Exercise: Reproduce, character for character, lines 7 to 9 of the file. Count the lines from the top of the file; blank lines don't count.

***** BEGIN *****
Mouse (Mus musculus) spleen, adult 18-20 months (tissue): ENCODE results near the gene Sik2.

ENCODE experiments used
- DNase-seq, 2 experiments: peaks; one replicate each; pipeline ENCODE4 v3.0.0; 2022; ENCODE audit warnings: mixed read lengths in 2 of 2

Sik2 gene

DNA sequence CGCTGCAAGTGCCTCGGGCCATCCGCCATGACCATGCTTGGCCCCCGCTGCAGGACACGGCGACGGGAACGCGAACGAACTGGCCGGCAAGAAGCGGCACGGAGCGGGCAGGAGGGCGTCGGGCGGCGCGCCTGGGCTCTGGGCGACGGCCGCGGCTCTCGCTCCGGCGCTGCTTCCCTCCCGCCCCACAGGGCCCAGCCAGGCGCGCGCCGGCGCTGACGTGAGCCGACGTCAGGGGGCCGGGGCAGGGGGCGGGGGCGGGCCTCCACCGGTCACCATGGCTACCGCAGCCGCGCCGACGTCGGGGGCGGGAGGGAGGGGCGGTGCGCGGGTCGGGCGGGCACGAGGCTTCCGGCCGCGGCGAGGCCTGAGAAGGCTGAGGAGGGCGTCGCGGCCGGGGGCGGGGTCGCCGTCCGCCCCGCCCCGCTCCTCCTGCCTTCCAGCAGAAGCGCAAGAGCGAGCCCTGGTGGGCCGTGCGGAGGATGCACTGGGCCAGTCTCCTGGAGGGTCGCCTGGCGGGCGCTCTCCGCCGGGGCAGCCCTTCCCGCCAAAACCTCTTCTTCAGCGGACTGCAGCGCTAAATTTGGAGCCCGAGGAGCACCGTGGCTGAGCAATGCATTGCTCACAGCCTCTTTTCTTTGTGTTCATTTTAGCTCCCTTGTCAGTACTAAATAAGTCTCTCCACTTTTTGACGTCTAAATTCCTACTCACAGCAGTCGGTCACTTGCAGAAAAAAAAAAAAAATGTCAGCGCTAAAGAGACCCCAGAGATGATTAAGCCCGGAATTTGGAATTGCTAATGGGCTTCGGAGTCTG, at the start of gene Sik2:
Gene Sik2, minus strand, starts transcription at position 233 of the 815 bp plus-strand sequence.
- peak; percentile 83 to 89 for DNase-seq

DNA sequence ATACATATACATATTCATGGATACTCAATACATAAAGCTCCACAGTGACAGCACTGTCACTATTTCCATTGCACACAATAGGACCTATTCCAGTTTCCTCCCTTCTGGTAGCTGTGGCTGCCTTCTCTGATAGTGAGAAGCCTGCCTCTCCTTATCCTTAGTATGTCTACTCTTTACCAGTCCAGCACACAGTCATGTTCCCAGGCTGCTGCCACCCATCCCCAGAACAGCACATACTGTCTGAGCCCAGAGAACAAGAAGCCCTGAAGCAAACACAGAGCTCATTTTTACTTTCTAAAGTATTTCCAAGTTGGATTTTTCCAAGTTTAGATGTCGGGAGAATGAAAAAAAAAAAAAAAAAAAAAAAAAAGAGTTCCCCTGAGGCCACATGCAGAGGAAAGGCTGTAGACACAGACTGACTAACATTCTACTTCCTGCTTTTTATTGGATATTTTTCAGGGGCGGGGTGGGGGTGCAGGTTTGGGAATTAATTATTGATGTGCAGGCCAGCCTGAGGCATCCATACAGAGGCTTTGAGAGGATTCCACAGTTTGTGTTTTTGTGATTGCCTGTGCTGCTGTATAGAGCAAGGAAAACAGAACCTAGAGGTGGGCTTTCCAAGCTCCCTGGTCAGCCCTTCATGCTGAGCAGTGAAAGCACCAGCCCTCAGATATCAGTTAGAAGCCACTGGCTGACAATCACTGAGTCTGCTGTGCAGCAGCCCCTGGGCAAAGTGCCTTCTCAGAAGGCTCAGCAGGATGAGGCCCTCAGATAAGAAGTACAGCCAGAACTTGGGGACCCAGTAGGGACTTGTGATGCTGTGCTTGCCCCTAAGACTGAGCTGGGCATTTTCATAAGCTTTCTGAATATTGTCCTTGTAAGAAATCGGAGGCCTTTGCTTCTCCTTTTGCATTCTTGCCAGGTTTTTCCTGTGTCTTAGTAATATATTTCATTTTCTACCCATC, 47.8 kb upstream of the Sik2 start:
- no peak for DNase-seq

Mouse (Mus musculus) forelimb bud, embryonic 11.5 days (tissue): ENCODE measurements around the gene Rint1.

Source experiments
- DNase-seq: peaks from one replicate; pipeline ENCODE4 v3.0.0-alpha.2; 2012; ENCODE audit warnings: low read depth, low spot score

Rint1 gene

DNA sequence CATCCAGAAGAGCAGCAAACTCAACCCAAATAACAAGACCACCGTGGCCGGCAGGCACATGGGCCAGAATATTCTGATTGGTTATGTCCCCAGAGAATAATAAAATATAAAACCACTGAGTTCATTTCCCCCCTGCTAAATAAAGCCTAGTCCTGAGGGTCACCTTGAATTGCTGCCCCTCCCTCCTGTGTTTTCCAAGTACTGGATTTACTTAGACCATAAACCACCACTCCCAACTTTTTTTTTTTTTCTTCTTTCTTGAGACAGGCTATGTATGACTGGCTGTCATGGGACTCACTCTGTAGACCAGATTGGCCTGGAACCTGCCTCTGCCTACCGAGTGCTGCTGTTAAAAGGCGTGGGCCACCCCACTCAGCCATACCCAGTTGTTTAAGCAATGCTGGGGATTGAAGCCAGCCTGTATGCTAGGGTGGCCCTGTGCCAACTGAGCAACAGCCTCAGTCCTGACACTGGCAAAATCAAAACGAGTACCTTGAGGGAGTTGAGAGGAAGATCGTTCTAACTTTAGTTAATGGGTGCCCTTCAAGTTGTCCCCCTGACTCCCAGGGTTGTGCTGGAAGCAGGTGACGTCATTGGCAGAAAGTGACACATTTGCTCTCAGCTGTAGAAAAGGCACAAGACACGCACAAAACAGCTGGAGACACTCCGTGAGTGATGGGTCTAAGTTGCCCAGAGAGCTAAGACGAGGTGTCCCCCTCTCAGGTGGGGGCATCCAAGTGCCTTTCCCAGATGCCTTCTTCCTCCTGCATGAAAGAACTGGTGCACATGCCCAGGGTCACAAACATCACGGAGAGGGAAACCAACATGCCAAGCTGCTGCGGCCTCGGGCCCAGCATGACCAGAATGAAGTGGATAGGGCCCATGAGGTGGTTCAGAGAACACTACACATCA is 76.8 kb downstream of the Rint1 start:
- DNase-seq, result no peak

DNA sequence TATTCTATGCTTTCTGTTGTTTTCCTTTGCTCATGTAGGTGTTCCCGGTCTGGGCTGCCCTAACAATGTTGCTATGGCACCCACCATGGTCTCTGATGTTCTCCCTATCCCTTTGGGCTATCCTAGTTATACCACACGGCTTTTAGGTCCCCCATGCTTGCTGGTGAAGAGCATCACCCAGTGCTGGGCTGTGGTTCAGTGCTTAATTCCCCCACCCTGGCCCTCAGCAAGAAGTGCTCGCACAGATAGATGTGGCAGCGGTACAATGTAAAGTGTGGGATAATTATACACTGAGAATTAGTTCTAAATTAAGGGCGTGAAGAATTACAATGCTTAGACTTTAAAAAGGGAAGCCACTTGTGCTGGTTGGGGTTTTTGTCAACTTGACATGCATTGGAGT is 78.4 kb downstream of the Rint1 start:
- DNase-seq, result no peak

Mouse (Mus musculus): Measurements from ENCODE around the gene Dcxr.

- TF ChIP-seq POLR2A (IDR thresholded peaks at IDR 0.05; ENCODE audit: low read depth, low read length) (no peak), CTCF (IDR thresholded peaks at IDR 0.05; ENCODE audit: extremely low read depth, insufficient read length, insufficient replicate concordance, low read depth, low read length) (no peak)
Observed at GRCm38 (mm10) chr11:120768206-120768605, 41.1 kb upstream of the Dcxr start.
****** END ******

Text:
- peak; percentile 83 to 89 for DNase-seq

DNA sequence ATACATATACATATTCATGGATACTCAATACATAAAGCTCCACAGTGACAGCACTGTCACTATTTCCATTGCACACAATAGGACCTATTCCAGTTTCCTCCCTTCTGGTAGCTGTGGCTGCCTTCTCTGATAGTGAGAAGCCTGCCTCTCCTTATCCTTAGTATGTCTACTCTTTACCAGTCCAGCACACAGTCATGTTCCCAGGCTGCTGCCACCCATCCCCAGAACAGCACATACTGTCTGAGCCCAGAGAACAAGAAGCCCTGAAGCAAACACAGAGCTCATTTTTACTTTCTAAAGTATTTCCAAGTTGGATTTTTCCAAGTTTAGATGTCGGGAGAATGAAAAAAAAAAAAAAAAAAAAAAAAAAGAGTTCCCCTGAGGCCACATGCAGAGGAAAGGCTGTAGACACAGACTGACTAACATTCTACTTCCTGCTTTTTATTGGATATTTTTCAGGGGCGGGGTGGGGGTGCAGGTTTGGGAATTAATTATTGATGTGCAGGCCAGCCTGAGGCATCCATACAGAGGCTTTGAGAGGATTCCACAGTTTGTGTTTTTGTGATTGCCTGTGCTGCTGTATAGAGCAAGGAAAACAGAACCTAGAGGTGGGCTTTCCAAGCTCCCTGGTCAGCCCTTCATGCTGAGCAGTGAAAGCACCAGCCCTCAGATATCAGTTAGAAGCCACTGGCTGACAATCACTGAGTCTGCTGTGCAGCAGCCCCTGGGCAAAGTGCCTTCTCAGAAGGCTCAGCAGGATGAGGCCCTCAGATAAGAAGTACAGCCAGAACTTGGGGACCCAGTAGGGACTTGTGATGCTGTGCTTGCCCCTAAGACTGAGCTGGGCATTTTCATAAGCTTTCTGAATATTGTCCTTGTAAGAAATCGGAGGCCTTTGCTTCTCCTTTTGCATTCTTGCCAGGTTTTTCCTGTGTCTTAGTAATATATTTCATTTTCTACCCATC, 47.8 kb upstream of the Sik2 start:
- no peak for DNase-seq